For the bulk of every Rocky and Bullwinkle episode, moose and squirrel would engage in high concept escapades that satirized geopolitics, contemporary cinema, and the very fabrics of the human condition. With all of that to work with, there's no excuse for why the pair and their Soviet nemeses haven't gotten a decent movie adaptation. But the ingenious Mr. Peabody and his faithful boy Sherman are another story, intercut between Rocky and Bullwinkle segments to teach kids brief history lessons and toss in a nearly lethal dose of puns. Their stories and relationship were much simpler, which means that bringing their shtick to the big screen would entail a lot more invention — always risky when you're dealing with precious material.
For the most part, Mr. Peabody & Sherman handles the regeneration of its heroes aptly, allowing for emotionally substance in their unique father-son relationship and all the difficulties inherent therein. The story is no subtle metaphor for the difficulties surrounding gay adoption, with society decreeing that a dog, no matter how hyper-intelligent, cannot be a suitable father. The central plot has Peabody hosting a party for a disapproving child services agent and the parents of a young girl with whom 7-year-old Sherman had a schoolyard spat, all in order to prove himself a suitable dad. Of course, the WABAC comes into play when the tots take it for a spin, forcing Peabody to rush to their rescue.
Getting down to personals, we also see the left brain-heavy Peabody struggle with being father Sherman deserves. The bulk of the emotional marks are hit as we learn just how much Peabody cares for Sherman, and just how hard it has been to accept that his only family is growing up and changing.
But more successful than the new is the film's handling of the old — the material that Peabody and Sherman purists will adore. They travel back in time via the WABAC Machine to Ancient Egypt, the Renaissance, and the Trojan War, and 18th Century France, explaining the cultural backdrop and historical significance of the settings and characters they happen upon, all with that irreverent (but no longer racist) flare that the old cartoons enjoyed. And oh... the puns.
Mr. Peabody & Sherman is a f**king treasure trove of some of the most amazingly bad puns in recent cinema. This effort alone will leave you in awe.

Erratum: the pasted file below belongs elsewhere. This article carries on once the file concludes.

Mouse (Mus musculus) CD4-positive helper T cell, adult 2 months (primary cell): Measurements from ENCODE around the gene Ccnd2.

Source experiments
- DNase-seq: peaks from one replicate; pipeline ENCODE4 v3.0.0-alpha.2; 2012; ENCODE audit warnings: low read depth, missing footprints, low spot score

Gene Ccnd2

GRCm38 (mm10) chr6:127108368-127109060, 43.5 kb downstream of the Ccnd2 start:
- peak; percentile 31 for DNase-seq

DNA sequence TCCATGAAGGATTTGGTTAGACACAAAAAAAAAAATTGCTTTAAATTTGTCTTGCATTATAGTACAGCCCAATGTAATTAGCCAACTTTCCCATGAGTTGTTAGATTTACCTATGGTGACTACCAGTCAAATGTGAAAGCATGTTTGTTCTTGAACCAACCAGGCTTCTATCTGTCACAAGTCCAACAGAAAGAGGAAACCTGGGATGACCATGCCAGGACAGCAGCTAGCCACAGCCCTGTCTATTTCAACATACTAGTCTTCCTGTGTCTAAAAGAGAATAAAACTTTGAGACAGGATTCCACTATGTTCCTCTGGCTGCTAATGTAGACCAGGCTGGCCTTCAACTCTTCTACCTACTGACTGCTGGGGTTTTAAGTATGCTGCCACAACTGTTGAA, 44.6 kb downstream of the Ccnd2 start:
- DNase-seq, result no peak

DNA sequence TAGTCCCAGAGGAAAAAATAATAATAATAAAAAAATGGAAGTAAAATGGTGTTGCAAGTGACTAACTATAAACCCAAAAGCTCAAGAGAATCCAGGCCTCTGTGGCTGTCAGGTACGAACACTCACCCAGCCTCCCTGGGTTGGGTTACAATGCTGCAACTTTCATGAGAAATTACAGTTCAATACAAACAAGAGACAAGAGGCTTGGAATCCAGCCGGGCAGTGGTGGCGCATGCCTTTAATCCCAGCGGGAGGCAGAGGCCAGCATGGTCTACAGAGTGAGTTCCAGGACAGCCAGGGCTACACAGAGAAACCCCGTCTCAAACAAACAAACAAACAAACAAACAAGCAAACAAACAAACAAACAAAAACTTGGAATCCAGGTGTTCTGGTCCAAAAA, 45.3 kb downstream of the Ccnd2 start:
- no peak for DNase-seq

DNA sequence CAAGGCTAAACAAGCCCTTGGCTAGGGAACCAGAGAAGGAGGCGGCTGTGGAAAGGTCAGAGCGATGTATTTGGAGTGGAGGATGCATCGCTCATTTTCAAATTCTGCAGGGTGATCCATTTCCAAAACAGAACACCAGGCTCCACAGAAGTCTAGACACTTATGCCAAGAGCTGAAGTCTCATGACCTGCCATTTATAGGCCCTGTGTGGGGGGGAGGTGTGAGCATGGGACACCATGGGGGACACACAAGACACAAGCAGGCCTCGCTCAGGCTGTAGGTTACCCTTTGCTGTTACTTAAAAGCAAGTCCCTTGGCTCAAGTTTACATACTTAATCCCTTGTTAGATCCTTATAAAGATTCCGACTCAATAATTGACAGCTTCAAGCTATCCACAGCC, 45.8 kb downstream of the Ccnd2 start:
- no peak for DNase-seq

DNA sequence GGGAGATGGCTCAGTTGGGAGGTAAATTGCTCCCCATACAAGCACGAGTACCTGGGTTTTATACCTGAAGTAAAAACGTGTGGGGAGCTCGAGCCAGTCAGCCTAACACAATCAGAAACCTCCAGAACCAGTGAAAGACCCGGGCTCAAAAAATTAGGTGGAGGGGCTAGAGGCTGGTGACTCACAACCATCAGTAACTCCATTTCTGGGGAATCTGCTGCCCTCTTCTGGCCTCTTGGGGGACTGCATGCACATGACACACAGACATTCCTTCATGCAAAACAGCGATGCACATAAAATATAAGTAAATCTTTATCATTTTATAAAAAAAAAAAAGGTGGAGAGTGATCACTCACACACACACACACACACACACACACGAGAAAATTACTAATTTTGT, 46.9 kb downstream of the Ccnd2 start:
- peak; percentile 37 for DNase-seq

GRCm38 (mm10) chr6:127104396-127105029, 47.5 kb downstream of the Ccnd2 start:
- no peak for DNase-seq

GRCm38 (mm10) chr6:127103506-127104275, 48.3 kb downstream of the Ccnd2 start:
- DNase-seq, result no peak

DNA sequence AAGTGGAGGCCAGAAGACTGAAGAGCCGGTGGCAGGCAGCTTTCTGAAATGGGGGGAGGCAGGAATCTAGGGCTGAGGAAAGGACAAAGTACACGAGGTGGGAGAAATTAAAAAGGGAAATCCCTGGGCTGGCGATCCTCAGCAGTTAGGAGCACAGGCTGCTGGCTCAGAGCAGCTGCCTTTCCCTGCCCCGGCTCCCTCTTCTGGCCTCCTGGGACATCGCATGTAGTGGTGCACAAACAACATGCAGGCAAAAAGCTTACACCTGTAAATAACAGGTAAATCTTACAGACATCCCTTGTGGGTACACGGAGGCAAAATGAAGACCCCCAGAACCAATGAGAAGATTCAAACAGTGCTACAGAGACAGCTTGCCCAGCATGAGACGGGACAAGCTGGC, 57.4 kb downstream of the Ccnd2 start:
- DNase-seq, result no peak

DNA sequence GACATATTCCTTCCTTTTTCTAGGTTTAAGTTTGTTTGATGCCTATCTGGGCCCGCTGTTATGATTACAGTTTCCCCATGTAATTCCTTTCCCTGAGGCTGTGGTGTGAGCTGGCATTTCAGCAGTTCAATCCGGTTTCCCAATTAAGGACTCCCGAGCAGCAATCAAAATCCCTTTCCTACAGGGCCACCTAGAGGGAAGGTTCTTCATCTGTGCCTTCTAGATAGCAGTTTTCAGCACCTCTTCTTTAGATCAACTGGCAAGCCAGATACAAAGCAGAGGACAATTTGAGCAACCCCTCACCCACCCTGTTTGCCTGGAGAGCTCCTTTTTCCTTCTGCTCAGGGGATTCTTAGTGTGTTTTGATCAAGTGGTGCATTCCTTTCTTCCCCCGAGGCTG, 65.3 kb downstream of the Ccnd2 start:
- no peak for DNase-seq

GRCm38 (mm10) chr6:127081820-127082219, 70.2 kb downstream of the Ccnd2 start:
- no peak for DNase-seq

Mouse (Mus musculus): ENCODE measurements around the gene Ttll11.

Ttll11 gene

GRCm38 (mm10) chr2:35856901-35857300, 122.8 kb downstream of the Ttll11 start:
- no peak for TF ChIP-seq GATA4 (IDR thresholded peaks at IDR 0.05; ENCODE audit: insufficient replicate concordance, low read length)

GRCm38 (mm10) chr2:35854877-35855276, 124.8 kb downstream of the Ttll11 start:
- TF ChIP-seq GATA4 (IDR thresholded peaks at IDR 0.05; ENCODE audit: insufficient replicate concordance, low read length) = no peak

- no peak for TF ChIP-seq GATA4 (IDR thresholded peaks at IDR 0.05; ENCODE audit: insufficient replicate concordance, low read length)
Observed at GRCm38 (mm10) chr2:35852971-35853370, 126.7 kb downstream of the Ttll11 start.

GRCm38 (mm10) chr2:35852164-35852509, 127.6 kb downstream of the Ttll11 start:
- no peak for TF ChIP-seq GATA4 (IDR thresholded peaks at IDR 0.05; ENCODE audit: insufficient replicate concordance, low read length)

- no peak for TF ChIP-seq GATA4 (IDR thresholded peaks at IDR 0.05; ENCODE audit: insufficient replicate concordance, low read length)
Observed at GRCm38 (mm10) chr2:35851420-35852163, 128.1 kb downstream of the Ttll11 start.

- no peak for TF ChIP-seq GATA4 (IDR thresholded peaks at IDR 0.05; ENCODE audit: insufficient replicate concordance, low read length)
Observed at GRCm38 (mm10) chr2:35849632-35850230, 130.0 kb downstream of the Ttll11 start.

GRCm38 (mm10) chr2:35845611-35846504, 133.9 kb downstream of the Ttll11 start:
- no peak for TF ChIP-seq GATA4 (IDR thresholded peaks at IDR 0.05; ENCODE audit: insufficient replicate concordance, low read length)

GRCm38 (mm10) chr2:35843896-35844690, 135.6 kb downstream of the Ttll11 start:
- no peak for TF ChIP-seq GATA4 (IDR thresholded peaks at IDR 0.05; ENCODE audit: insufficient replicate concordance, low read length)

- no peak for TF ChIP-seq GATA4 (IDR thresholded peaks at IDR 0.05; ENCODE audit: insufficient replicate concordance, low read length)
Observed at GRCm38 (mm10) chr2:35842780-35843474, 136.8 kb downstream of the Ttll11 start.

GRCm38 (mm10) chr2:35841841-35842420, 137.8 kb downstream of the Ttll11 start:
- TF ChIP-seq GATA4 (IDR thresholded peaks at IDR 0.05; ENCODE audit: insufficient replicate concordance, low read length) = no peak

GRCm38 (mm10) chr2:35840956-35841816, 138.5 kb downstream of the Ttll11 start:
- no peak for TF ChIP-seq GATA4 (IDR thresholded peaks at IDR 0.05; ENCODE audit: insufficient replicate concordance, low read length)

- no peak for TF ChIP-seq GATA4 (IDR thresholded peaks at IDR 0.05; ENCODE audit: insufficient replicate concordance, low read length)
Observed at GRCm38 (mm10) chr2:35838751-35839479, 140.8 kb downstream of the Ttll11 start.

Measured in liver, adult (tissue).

The film does unravel in its final act, bringing the science-fiction of time travel a little too close to the forefront and dropping the ball on a good deal of its emotional groundwork. What seemed to be substantial building blocks do not pay off in the way we might, as scholars of animated family cinema, have anticipated, leaving the movie with an unfinished feeling.
But all in all, it's a bright, compassionate, reasonably educational, and occasionally funny if not altogether worthy tribute to an old favorite. And since we don't have our own WABAC machine to return to a time of regularly scheduled Peabody and Sherman cartoons, this will do okay for now.
If nothing else, it's worth your time for the puns.
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Robert Zemeckis is a blockbuster director at heart. Action has never been an issue for the man behind Back to the Future. When he puts aside the high concept adventures for emotional human stories — think Forrest Gump or Cast Away — he still goes big. His latest Flight continues the trend revolving the story of one man's fight with alcoholism around a terrifying plane crash. Zemeckis expertly crafts his roaring centerpiece and while he finds an agile performer in Denzel Washington the hour-and-a-half of Flight after the shocking moment can't sustain the power. The "big" works. The intimate drowns.
Washington stars as Whip Whitaker a reckless airline pilot who balances his days flying jumbo jets with picking up women snorting lines of cocaine and drinking himself to sleep. Although drunk for the flight that will change his life forever that's not the reason the plane goes down — in fact it may be the reason he thinks up his savvy landing solution in the first place. Writer John Gatins follows Whitaker into the aftermath madness: an investigation of what really happened during the flight Whitaker's battle to cap his addictions and budding relationships that if nurtured could save his life.